Anyone who suffers from depression or has a friend or family member with this condition knows it can be especially overwhelming and debilitating. According to the World Health Organization (WHO), approximately 350 million people suffer from depression worldwide. The National Institute of Mental Health estimates that 16 million adults in the U.S. had at least one “major depressive episode” in 2012.
These numbers include veterans. In September 2014, approximately 2.7 million men and women came home from the Afghanistan and Iraq wars and, according to RAND, at least 20 percent of these veterans were diagnosed with PTSD and/or depression. In a study of nearly 100,000 returning veterans, 25 percent were diagnosed with a mental health condition.
Because depression is considered a serious medical illness, the United States Department of Veterans Affairs (VA) recognizes it as a ratable condition. Not only does depression affect the victim, it also can have a negative impact on veterans’ families. Additionally, depression is linked to ongoing healthcare needs, school problems, loss of time from work, and earlier death, and the overall economic cost of this condition was estimated to be over $200 billion in 2010.
If you’re a veteran who’s been diagnosed with depression, it’s possible you could qualify for disability from the VA. Cited under Mood disorders and rated under the Psychological Rating System, major depressive disorder—also referred to as clinical depression—is called out under Code 9434.
Because filing for disability can be complicated and sometimes frustrating, it’s important to hire an experienced VA disability attorney to help with your claim.
Understanding Depression and How to Qualify for Benefits
The VA defines clinical depression as a condition “characterized by low self-esteem, lack of motivation, lack of interest in social activities, and low energy levels,” and it’s a common issue for veterans after they're discharged from service. Veterans often feel a sense of hopelessness, as well as any or all of these symptoms:
- Persistent feelings of sadness
- The inability to sleep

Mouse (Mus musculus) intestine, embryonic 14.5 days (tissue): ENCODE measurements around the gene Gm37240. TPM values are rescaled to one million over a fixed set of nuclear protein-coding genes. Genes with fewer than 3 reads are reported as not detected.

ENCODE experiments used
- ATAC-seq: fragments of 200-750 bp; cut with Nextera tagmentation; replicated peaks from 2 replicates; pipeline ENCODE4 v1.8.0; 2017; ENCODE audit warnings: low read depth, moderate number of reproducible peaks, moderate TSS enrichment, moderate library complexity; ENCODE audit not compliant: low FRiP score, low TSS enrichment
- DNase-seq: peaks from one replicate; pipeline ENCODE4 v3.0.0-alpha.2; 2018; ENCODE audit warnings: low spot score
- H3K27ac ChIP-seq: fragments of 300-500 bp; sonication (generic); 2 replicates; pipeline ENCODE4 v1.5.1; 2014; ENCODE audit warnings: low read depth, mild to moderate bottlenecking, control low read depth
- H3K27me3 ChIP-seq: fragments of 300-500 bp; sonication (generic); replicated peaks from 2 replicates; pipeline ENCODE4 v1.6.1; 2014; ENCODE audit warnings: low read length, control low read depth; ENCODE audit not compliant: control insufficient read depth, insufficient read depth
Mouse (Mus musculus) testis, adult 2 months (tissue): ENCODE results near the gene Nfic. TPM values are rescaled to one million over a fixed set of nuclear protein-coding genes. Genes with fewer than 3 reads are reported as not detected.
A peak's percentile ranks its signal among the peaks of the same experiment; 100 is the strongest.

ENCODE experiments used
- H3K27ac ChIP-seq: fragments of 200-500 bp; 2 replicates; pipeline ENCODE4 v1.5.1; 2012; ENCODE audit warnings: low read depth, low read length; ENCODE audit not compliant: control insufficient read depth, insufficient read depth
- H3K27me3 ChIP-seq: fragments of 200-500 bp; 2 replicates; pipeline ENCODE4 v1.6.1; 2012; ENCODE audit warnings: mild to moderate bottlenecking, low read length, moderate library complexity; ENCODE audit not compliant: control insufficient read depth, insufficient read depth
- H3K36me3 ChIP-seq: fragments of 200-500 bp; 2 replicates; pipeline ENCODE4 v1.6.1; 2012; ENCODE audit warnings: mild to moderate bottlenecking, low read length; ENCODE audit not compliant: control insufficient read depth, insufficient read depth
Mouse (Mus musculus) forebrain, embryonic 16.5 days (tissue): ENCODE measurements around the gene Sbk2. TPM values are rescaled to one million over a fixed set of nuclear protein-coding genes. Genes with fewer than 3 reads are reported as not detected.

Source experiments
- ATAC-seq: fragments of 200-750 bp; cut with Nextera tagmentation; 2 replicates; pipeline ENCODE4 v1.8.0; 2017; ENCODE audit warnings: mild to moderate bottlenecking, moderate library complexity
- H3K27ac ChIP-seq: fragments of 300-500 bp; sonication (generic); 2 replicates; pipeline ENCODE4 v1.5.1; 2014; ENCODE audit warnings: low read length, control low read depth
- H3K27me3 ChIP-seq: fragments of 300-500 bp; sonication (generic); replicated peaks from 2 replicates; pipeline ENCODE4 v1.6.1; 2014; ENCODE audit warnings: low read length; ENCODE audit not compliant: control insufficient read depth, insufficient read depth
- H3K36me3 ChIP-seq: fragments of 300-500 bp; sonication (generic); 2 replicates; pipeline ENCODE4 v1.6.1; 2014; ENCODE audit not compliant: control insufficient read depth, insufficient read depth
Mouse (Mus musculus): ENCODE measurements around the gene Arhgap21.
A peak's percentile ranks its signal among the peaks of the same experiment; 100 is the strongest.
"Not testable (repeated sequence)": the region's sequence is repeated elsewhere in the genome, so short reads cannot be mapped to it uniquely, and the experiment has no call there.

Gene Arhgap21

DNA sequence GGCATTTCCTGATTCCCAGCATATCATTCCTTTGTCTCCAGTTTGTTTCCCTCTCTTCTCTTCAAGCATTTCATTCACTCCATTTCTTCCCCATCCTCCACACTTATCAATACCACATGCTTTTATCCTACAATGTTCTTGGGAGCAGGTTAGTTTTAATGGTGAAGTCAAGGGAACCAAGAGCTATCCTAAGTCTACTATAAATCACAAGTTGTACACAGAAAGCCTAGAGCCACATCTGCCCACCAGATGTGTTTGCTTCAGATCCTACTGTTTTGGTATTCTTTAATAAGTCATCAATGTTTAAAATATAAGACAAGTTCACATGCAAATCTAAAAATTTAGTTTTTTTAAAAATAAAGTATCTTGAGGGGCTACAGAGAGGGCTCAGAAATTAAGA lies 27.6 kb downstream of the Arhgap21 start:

- Sleeping most of the day
- Frequent thoughts about death and suicide
- Frustration, irritability, and angry outbursts
- Reduced appetite and weight loss
- Inability to concentrate
Veterans are more likely to get an approved claim when applying for VA benefits for depression if:
- Their depression is due to a debilitating or disabling physical injury.
- Their depression is caused by an event or incident that took place during their military service.
- Their depression is a secondary condition caused by another mental issue such as anxiety
Connecting Your Military Service With Depression
To show that your depression is connected to your military service in some way, a doctor or professional must establish that connection. To be eligible for benefits, you need to meet these requirements:
- You must have a current diagnosis of depression—either dysthymic disorder or major depressive disorder.
- You must provide evidence that shows an incident or event that took place during your military service likely caused your depression.
- You must provide medical evidence, reports, and documentation that show “causation” between the service-related event and your diagnosis of depression. Most often, your doctor needs to include a written letter of opinion that links your current diagnosis of depression to your service-connected disability.
Physical Conditions and Your VA Rating for Depression
It’s true that depression can be caused by a traumatic or stressful experience, as well as many other factors.
However, depression can also be triggered by physical injuries and conditions in veterans. Mental illness can manifest when a veteran suffers lost limbs or body parts, endures chronic pain, or faces a lack of mobility. There are a variety of conditions and illnesses linked with depression, including heart disease, diabetes, traumatic brain injuries, and sleep disorders.
Call Cuddigan Law
There’s no easy formula for addressing veterans’ claims, especially for those suffering from depression. At Cuddigan Law, we examine each case individually, develop the best strategy, and work with you to submit your claim or file an appeal if it’s been denied.
Contact our attorneys online or give Cuddigan Law a call at 402-933-5405 to speak with someone who can help you understand the process and work with you on your VA application to increase your chances of getting an approved claim.